Jain World
Sub-Categories of Passions

The Navakar Mantra

What is the Jain Dharma or Jainism?
Who is a Jin?
Who is a Jain?
The Jain dharma
  The Arrangement Of Ara, The Phases Of Time
  Tirtha, Dharma And Tirthankar (One Who Reveals The Dharma)
  The Exposition Of The Philosophy
  Bhagwan Mahavir
  The Path Of Achievement
  Total Renunciation
  Some special rules of conduct for sadhus and sadhvis
  The Dashvirati Dharma
  The Fourteen Pledges By Househl Oders
  Avashyak (The Essentials)
  Prathana (Prayer)
  Jap And Dhyan
  The Eighteen Sources Of Sin (Papa Sthanak)..
  Before assuming Dharma
  Marganusari Gun: (35 virtues that guide us on the path of life)
  Tapasya and the codes of conduct:
  The External austerities ( six kinds )
  Abhyantar Tap (Six kinds)
  Some minor and major austerities for daily practice.
  Why is fasting essential ?
  Some Special And Important Austerities
  Why should water be boiled ?
  It is necessary to filter water:
  The Jain Dharma prohibits the eating of the following things
  Why should not people eat meat ?
  Even the egg is dangerous !
  Alcoholic drinks should be renounced
  Why should we not eat certain types of food?
  We should not take food in the night. Why?
  Why should we not eat green and raw vegetables on some special days?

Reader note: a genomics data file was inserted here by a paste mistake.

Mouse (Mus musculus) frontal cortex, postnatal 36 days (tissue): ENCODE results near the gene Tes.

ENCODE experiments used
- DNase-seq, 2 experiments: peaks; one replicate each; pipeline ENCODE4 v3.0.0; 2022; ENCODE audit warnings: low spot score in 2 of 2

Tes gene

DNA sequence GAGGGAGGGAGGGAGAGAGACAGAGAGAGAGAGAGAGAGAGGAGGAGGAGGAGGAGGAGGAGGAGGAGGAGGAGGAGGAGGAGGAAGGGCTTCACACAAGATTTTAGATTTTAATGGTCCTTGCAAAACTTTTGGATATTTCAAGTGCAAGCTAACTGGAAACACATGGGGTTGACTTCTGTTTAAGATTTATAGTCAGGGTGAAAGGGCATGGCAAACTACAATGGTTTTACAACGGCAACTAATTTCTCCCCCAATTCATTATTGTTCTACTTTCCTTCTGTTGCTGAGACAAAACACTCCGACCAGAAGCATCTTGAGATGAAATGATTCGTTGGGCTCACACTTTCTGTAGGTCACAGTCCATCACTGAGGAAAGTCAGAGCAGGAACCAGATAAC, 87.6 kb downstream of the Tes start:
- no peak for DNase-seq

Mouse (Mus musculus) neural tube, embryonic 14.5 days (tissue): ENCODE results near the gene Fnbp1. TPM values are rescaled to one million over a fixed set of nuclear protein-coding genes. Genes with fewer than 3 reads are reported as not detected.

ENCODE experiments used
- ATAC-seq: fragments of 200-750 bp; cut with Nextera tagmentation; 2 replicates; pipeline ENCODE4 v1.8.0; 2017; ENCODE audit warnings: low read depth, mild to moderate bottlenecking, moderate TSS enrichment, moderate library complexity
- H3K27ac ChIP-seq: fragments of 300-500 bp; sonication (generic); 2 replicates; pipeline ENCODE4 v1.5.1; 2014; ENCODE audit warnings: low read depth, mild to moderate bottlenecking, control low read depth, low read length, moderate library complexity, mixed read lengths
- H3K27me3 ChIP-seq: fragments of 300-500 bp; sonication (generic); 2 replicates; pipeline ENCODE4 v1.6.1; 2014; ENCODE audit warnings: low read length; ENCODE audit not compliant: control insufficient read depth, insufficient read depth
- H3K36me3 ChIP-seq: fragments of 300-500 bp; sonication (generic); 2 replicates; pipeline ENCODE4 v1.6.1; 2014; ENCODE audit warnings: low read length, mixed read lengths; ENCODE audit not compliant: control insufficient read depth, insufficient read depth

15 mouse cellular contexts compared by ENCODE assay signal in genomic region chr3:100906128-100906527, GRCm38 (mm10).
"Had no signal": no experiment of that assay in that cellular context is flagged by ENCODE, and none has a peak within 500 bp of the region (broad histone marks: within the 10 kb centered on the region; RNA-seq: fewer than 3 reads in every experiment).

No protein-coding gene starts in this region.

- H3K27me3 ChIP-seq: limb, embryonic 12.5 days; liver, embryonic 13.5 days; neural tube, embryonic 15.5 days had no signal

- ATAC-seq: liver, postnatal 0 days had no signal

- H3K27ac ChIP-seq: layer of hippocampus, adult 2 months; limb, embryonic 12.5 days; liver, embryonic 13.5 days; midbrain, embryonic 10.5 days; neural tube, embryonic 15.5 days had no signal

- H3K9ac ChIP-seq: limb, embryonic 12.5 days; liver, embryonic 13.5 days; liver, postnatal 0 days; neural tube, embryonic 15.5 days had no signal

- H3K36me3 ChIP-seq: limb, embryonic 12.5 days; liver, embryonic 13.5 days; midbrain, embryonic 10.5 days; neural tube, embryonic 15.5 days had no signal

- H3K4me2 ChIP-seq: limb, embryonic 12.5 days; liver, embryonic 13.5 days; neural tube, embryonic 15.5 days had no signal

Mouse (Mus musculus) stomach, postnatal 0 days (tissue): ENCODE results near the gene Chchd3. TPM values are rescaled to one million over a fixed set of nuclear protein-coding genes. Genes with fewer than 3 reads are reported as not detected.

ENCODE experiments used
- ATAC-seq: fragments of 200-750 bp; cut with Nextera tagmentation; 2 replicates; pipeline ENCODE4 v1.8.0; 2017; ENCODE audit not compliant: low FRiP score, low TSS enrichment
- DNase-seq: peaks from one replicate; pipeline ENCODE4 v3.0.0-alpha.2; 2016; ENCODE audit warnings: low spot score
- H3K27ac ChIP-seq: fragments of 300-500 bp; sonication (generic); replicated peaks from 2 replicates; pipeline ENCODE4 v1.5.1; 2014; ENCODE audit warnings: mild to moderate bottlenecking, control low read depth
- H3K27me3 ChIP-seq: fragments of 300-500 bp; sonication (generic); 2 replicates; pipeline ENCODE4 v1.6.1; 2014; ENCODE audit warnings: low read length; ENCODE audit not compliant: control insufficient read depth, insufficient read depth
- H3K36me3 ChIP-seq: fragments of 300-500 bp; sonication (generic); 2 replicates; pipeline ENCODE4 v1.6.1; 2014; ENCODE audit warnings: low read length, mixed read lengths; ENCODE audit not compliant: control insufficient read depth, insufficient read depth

Organization of the Jain Society
  Some Important Jain Institutions
  Jain Upashray: Religious Centres
  The Jain Libraries
  The Jain Schools
  Ayambil Shala
  The Jain Panjarapol--Shelter for Cattle
  The Jain Choultries
  The Jain Pilgrim Centres
  The system of the seven institutions of the Jains.
  The Jain Festivals
  The Jain Celebrations
  The Jain Philosophy
  The Nine Doctrines
  Kashay- Passions
  The Process of Spiritual Elevation,
  Samiti and Gupti
  16 Bhavanas
  The Jain Literature
  A Representative Jain Work
  A Glossary Of Difficult Words

51. The Nine Doctrines


Bhadrabahu Vijay

Ajiv- Lifeless things

That which does not have consciousness; which has no birth or death, which is not bound by Karma; which is not a doer; which does not experience the result of anything and which does not possess knowledge or self-realization is called Ajiva or inert or achetana, that which lacks consciousness.

The Jain philosophy has divided all lifeless things into the following categories.

(1) Dharmastikay

(2) Adharmastik�y

(3) Akash�stik�y

(4) Pudgal�stikay



Asti means Pradesh and Kay means collection; so Astik�y means a collection of Pradeshas (aspects). Before understanding these doctrines the meanings of four technical words should be known. Then, one can understand those doctrines clearly.

Skandh: It means the full form of a thing.

Desh: Some parts that are attached to the Skandh.

Pradesh: The parts that are attached to the Skandh but which are inseparable from it.

Paramanu: Extremely minute and microscopic; they are separated from the Skandh but are not visible to the naked eye.

These words are deeply connected with Astik�y. Skandh, Desh and Pradesh - these three are found equally in ail, but only in Pudgal, Paramanu, is present in a special form. In the others, the Paramanu cannot be separated. The Pradeshas of Dharma, Adharma and Ak�sh are inseparable. These three are considered to be full and inseparable.